[ValidateNotNullOrEmpty()]
        [datetime]$FromTime,
 
        [Parameter(Mandatory)]
        [ValidateNotNullOrEmpty()]
        [datetime]$ToTime,
 
        [Parameter()]
        [ValidateNotNullOrEmpty()]
        [ValidateSet('Hourly', 'Daily')]
        [string]$Interval = 'Daily'
    )
    
    Write-Verbose -Message "Querying usage data [$($FromTime) - $($ToTime)]..."
    $usageData = $null
    do {    
        $params = @{
            ReportedStartTime      = $FromTime
            ReportedEndTime        = $ToTime
            AggregationGranularity = $Interval
            ShowDetails            = $true
        }
        if ((Get-Variable -Name usageData -ErrorAction Ignore) -and $usageData) {
            Write-Verbose -Message "Querying usage data with continuation token $($usageData.ContinuationToken)..."
            $params.ContinuationToken = $usageData.ContinuationToken
        }
        $usageData = Get-UsageAggregates @params
        $usageData.UsageAggregations | Select-Object -ExpandProperty Properties
    } while ('ContinuationToken' -in $usageData.psobject.properties.name -and $usageData.ContinuationToken)
}

Querying Resource Usage with Our Function

Now is the time to put the function to the test. Either paste the code above in a script and dot source it into your current PowerShell session or copy the code directly into your PowerShell session.

Tip: If you’re using PowerShell ISE or Visual Studio Code, you can highlight the code you want to import and press F8. Otherwise, it is easier to copy and paste the code into a PowerShell session.

Now run the function providing a value to FromTime, ToTime and the interval you’d like to see the results as. You can see an example below on how to call this function.

$usage = Get-AzureUsage -FromTime '08-12-19' -ToTime '09-12-19' -Interval Hourly -Verbose

Once this runs, you’ll see some verbose messages if you’ve chosen to use the optional Verbose parameter. As you can see from the example below, the usage report count is 4,659. You’ll also notice that function ran the Get-UsageAggregates function four times getting the next page of results each time. The function was able to do this because it used the correct ContinuationToke value for each call.

Automatically handling the continuation token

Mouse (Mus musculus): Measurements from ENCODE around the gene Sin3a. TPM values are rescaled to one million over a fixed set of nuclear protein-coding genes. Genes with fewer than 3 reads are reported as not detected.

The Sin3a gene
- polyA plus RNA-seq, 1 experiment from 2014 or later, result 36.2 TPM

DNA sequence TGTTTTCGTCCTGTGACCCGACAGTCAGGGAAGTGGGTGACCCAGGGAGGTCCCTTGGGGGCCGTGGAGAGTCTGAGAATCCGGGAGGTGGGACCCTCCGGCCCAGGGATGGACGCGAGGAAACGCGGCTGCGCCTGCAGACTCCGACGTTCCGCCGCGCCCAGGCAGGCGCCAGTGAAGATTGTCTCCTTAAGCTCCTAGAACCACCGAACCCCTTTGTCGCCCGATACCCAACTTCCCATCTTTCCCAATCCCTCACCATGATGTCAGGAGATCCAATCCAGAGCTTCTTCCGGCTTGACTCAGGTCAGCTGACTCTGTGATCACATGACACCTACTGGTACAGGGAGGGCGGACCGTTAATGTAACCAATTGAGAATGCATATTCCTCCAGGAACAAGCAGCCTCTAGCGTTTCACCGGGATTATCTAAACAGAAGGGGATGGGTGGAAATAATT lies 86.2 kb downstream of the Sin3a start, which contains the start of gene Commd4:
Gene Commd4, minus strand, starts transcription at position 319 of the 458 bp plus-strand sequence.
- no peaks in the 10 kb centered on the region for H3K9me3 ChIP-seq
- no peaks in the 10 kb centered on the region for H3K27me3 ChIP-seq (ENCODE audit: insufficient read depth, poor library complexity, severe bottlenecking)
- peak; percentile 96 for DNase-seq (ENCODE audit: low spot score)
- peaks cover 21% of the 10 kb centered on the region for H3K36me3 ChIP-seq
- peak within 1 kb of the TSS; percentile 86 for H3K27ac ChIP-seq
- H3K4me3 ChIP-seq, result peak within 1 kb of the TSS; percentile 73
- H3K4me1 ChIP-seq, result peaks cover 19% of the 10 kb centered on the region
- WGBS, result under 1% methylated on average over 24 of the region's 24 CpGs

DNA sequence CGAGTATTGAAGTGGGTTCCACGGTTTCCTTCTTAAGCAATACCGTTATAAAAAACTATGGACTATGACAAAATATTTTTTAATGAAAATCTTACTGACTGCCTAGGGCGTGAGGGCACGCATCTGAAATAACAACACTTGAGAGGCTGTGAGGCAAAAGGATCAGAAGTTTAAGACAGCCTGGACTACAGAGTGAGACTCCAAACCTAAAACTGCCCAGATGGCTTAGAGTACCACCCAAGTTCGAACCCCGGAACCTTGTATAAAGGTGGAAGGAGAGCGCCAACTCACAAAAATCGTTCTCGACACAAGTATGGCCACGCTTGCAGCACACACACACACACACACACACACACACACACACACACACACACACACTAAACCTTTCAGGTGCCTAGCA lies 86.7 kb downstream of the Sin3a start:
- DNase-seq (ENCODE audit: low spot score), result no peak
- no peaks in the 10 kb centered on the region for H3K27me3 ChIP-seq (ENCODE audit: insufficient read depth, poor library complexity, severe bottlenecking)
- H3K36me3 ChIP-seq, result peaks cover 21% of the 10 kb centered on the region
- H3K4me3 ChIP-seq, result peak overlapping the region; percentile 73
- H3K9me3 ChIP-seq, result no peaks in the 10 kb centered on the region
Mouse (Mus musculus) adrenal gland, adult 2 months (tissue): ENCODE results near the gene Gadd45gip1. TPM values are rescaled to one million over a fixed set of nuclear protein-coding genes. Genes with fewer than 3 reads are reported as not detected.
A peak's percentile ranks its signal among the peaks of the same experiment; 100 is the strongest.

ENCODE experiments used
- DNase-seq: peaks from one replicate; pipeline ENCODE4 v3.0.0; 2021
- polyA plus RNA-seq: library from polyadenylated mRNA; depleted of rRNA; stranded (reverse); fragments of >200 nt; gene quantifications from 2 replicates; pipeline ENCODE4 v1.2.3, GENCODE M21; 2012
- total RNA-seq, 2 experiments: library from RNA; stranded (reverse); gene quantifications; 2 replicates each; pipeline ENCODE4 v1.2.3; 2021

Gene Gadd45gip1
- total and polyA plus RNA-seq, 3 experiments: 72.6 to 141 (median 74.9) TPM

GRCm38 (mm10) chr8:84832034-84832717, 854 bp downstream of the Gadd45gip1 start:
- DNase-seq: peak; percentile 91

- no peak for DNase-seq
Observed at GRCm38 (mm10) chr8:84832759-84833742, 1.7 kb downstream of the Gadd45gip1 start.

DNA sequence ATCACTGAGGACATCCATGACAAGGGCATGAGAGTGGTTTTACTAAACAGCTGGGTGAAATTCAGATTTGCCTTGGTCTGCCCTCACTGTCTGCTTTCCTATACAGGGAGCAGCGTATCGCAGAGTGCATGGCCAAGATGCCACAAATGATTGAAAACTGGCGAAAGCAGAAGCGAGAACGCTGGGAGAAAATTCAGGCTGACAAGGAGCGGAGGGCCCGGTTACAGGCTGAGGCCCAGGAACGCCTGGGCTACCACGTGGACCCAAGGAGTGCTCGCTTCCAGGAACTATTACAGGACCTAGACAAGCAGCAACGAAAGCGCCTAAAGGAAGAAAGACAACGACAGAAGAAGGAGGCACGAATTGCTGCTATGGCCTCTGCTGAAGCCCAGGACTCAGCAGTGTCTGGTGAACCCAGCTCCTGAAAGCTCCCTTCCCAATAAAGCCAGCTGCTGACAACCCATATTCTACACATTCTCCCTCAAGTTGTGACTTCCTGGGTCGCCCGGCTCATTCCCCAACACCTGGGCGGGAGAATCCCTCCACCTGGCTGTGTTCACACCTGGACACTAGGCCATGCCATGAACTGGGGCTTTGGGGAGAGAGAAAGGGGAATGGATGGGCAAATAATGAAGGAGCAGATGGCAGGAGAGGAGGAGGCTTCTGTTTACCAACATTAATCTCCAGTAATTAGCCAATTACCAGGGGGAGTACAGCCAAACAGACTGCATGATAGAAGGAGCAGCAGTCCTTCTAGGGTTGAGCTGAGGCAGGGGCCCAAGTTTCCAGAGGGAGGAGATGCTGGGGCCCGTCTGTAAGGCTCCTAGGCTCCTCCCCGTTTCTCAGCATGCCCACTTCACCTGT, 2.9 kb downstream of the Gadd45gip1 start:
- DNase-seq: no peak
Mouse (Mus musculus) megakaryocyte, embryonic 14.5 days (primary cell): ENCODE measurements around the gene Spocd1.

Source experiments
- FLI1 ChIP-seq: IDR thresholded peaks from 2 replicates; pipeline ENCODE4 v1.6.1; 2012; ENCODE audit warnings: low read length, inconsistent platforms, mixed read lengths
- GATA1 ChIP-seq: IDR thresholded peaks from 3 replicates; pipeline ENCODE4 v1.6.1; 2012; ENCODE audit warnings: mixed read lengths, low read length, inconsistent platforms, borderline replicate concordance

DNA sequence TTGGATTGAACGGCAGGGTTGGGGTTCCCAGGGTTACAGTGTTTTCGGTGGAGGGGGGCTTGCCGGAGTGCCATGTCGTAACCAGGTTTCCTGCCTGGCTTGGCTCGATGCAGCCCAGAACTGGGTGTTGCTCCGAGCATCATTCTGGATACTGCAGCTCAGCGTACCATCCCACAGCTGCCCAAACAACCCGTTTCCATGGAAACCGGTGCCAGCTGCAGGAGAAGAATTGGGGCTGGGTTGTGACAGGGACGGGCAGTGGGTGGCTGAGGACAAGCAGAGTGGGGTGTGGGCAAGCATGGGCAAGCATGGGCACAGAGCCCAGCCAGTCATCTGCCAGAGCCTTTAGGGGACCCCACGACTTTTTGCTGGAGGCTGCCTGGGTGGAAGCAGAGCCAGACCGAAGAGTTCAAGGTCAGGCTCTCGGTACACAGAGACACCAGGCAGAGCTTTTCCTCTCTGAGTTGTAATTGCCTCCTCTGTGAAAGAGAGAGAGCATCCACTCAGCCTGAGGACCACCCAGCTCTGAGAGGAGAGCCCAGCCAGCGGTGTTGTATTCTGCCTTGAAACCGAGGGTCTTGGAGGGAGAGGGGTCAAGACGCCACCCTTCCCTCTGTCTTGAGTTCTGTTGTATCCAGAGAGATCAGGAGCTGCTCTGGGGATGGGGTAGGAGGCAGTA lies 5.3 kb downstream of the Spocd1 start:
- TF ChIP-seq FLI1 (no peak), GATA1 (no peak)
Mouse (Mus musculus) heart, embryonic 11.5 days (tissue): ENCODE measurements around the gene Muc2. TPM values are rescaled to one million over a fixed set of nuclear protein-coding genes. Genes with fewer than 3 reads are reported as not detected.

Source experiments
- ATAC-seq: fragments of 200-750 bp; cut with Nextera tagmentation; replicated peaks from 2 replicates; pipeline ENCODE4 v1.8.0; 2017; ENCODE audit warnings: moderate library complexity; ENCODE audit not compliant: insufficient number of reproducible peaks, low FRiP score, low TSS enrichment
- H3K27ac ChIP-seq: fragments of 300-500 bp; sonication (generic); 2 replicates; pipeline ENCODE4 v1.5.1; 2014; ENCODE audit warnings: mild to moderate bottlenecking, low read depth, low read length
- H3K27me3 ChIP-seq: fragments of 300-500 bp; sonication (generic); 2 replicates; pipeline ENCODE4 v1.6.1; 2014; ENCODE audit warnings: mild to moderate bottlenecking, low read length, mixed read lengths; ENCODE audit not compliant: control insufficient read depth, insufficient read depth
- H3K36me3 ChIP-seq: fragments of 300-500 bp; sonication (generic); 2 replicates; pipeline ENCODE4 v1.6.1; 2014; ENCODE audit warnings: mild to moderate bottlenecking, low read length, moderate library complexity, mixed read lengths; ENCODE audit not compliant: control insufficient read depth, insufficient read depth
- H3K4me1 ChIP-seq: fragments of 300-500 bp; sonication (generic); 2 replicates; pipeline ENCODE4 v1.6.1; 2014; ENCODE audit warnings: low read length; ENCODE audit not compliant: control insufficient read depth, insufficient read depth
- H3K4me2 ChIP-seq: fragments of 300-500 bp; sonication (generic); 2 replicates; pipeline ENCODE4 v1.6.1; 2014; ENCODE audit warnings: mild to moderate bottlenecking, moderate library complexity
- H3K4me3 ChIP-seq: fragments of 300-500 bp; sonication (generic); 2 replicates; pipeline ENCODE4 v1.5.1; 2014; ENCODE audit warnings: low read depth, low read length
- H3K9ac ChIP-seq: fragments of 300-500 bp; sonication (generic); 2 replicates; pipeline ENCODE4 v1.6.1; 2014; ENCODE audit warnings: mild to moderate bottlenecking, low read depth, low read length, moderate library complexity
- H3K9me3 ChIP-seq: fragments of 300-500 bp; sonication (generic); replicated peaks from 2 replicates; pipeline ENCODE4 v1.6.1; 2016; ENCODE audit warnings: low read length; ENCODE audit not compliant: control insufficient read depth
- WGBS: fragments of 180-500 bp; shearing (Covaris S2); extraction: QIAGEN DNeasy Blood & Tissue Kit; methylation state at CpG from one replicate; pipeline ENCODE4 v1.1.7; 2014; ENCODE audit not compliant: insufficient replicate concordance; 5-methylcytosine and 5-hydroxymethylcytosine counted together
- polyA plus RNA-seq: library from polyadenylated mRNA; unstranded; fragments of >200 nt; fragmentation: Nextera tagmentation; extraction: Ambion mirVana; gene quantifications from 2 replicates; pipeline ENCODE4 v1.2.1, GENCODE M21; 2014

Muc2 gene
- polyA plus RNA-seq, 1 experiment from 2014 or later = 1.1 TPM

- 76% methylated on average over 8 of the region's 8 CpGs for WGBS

Filtering the Report

At this point, the report includes all usage details about all resource types available. But you can filter the report to display only the resource you want. To do this, you could either extend the function to allow this functionality or pipe the output to other PowerShell cmdlets.

The output from the Get-Azure function returns all resource types but includes a property called MeterCategory. This property defines the type of resource that row represents. For example, to get only Azure Virtual Machine usage reports, you could group together all of the objects with a MeterCategory of Virtual Machines using the Group-Object cmdlet.

The Group-Object cmdlet will return how many rows were present in the output as the Count property. Then, limiting the output to just the Count and Name property (value for MeterCategory), you can see how many usage report rows exist for all Azure resource types.

As you can see in the screenshot below, there are 768 entries for Virtual Machines in the report.

Azure Virtual Machines resource usage

To take this filtering concept a bit further, you could also leverage calculated properties to create friendlier output as shown below.

$usage | Where-Object {$_.MeterCategory -eq 'Virtual Machines'} | `
Format-Table UsageStartTime,UsageEndTime,@{n="VM Name";e={(($_.InstanceData | `
ConvertFrom-Json).'Microsoft.Resources'.resourceURI -split "/")[-1]}},Quantity,Unit

When you run the code snippet above, you should see output similar to what you see below.

Advanced filtering for Get-AzureUsage

Ideas for Extending the Report

Using the code in this article, you can extend the functionality of the tool just created many different ways.

You could export the output to CSV and manipulate your data in Excel or create an HTML report using ConvertTo-HTML or the EnhancedHTML2 PowerShell module.

Take things a bit further and add an email notification to the result too with the Send-MailMessage cmdlet. The world is your oyster!

Summary

In this post, you learned how to retrieve resource usage reports from Azure. You’ve also learned how to build a custom PowerShell function to automate the process and use that function to manipulate the output.

The next time you’re hit with an expected Azure bill, you have no excuse! Build yourself a PowerShell function to query Azure resource usage at any time to keep an eye on that bill.

Further Reading